Top Ten Reasons Why I Love...
(Feature hosted by The Broke and the Bookish)
Then I thought about gushing ad-nausea about one of my favorite TV shows, but a girl can only talk about Peaky Blinders for so long before she just gets annoying.
So I narrowed the possible topics to five - 10 Reasons I love 1) Disney movies, 2) Gnomes (Book Plots & Polka Dots suggestion) 3) Space fiction, 4) Zachary Levi, and 5) Popcorn. The decision was hard, because I do, in fact, love all of these things. But I started the process of elimination anyways.
Disney movie infatuation isn't uncommon. Many a child of the 80s and 90s grew up watching the animated wonders and can sing the songs by heart. I've also blogged about my trips to Disney World, so the discussion has already happened.
Then there were gnomes. And I LOVE gnomes. I'm not weird about it, I promise. Sure, I occasionally take my favorite gnome on road trips with me, but that's not really that weird. People take Flat Stanley everywhere...same thing. Mike gets enough love on this here blog, so I'm going to put him on the shelf for another day.
Zachary Levi. Sigh. Oh, Zachary Levi. I'm only eliminating him because of that "weird" factor. Or creepy. We're going to go with weird. I am determinedly not creepy. He is fabulous and adorable and talented and I'll just leave it there (and strongly encourage you to watch Chuck on Netflix. You won't regret it.)
And then there was popcorn, which just happens to be my lazy girl go-to dining option. As fellow librarian Aubrey so wisely puts it...popcorn is corn + corn is a vegetable = a healthy meal. While the reasons I love it would probably just be a listing of flavors and toppings, I'll forgo that conversation as well.
Which leads me, by process of elimination, to SPACE FICTION! Finally, you're probably thinking, she's going to get to the list! Well, yes. Yes I am. And hopefully you're still reading after all of that :)
10 Reasons Why I Love Space Fiction
(Which is kind of a total cop-out saying "Space Fiction" so that I can discuss TV and movies along with books!)
You don't go into space unless you believe you can survive in space (unless you're Arthur Dent or the crew from Galaxy Quest who didn't really plan on going to space. They survived relatively well despite uncouth traveling companions and ridiculously dreary odds.) Space fiction characters, for the most part, are daring, courageous creatures who dive head first into adventure.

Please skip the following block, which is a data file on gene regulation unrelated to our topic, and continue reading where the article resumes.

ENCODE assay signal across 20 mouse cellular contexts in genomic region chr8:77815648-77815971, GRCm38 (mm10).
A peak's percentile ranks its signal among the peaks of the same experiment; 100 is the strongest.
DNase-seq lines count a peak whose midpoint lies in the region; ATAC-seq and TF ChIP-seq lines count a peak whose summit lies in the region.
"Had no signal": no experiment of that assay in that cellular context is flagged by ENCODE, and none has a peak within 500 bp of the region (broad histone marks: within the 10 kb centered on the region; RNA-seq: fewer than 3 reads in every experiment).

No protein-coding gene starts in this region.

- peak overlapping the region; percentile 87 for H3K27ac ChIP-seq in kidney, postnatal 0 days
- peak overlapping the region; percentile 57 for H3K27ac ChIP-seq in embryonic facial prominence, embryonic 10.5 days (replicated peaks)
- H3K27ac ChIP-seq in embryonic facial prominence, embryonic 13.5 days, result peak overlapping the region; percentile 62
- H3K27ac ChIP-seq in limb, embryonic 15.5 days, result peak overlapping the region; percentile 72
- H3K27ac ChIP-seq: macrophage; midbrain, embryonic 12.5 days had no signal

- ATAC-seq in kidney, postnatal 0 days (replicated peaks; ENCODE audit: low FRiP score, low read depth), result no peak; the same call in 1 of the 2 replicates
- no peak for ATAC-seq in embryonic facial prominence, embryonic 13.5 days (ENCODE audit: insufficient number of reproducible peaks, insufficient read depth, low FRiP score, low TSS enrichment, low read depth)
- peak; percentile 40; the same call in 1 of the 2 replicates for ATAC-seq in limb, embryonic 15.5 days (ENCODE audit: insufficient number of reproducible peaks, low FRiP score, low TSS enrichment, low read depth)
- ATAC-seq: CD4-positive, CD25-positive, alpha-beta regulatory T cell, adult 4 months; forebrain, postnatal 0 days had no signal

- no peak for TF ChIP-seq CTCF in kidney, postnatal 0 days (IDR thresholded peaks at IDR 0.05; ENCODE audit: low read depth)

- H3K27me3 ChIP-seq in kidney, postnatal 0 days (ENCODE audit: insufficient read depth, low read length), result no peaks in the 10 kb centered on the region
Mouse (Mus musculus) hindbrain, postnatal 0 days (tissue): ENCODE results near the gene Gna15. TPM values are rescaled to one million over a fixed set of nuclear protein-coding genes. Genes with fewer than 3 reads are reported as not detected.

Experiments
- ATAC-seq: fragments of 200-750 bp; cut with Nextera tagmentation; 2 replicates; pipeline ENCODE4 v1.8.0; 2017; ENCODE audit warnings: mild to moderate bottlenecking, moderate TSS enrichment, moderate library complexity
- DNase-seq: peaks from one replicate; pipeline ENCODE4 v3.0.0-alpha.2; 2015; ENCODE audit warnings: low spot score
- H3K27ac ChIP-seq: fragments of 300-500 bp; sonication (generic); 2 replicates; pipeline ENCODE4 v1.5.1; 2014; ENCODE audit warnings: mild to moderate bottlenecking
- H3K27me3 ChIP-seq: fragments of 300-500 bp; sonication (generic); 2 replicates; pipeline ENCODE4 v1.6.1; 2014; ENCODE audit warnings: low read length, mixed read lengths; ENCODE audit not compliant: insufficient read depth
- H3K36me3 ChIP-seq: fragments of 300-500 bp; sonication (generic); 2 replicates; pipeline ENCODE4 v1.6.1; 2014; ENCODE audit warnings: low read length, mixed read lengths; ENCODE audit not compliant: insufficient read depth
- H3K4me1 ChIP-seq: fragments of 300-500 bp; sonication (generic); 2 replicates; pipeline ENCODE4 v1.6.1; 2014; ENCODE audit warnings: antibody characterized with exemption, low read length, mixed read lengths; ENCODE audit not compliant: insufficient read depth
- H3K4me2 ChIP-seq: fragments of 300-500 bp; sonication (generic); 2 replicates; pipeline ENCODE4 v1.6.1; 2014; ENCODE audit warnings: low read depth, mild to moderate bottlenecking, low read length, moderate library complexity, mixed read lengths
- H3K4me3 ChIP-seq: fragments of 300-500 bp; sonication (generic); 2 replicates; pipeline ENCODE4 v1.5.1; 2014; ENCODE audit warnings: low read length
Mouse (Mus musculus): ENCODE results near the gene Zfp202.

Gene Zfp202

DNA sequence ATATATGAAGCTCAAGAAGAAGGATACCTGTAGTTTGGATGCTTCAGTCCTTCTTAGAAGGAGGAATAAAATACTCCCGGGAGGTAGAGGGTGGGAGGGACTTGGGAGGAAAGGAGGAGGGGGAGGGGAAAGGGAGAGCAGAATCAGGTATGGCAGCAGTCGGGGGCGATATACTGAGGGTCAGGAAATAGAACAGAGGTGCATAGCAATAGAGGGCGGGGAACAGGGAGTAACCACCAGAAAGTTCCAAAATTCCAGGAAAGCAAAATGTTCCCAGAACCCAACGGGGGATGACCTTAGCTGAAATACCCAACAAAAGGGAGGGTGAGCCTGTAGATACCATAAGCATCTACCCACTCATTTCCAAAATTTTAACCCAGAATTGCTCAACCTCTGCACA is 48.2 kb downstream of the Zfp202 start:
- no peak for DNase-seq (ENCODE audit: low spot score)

Even the most fantastical fantasy has elements that are familiar to us mere humans (or at least to this mere human). I've walked through forests, camped outside around a fire, and "climbed" mountains (comparing myself, of course, to the Fellowship on their way to destroy the one ring :) But I've never, and will never (because doing so would be a poor life choice according to Gravity) go into space. I have to use my imagination since I don't know what the darkness of the galaxy really looks like, or what it feels like to explore Serenity or the U.S.S. Enterprise.
I don't really consider myself an explorer. Not sure I have the constitution to travel into unknown territories, but I like to believe, that if I really did have the chance, I would "explore strange new worlds, to seek out new life and new civilizations boldly go where no man has gone before."
I've not come across a space fiction that was all sunshine and rainbows. While, by definition, human life surviving in space and moving easily throughout the galaxy, is fairly hopeful, it's also dark and grimy and horrifying. A strange mix of hopeful and depressing, and I love it.
Not all space gear is high-tech and awesomene
ss. The Zenith in Melissa Lander's Starflight reminds me more of a dirty pirate ship than a super snazzy spacecraft. But then I think if Ernest Cline's Armada with manned ships that can easily land on earth or the Bridge in any Star Trek series and I want to go there.
Everyone just seems to get everywhere a little quicker in space. And when it does take a long time, they do the deep sleep thing and wake up where they are supposed to be. Very convenient.
Because aliens are cool. All aliens. Funny aliens like the rock stars in Chris McCoy's The Prom Goer's Interstellar Excursion or scary/not so scary bugs in Orson Scott Card's Ender's Game - they're all cool. Even crazy teacher aliens who want to steal human babies to repopulate the world in Mothership by Martin Leicht and Isla Neal. SO totally cool.
8) Strong-independent femalesI've not come across an space fiction that didn't include a strong, independent, no-nonsense girl, like Celeste from Mindee Arnett's Avalon, or Kady in Illuminae by Amie Kaufman and Jay Kristof, or even Ripley from the Alien franchise. Not always smart, but always stubborn and fierce and driven.
9) Danger with a sense of humorCome on. I mean, Firefly. Hilarious and dangerous, all wrapped up into perfect series. There's a reality that you're more than likely going to die if you go into space, so you'd better know how to laugh. Mark Watney sure knew how to laugh in The Martian.
I know there is a decent amount of space fiction out there, but it feels like there is so much left to cover, so many other adventures to be had. We're only limited by our imagination. Galaxies of our own creation, new life, new experiences, all within the realm of human existence and behavior. Can't wait to see what's out there.
Did I drop enough title/author combos? I have a few more on my list to read this year.
What do you love?